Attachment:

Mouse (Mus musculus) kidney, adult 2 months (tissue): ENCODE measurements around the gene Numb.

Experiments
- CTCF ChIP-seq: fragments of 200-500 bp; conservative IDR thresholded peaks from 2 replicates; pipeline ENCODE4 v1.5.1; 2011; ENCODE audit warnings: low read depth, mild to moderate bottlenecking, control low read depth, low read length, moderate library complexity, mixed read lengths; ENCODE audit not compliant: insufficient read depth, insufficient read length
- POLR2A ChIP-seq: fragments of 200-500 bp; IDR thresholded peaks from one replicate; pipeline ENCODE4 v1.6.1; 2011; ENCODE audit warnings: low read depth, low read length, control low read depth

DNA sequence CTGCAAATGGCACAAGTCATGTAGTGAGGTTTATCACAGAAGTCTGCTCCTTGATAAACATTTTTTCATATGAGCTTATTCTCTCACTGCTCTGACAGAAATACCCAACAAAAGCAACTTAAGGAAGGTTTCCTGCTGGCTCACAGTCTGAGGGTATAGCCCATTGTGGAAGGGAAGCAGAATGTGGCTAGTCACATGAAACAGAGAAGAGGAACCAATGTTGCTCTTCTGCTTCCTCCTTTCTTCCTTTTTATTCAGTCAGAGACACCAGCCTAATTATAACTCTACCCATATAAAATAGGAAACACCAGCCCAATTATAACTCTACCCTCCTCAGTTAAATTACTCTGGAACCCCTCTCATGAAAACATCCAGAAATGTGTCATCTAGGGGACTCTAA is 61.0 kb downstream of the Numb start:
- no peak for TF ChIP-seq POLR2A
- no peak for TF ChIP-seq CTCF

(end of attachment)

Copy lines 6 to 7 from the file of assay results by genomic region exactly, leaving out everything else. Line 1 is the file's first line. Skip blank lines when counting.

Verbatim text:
- no peak for TF ChIP-seq POLR2A
- no peak for TF ChIP-seq CTCF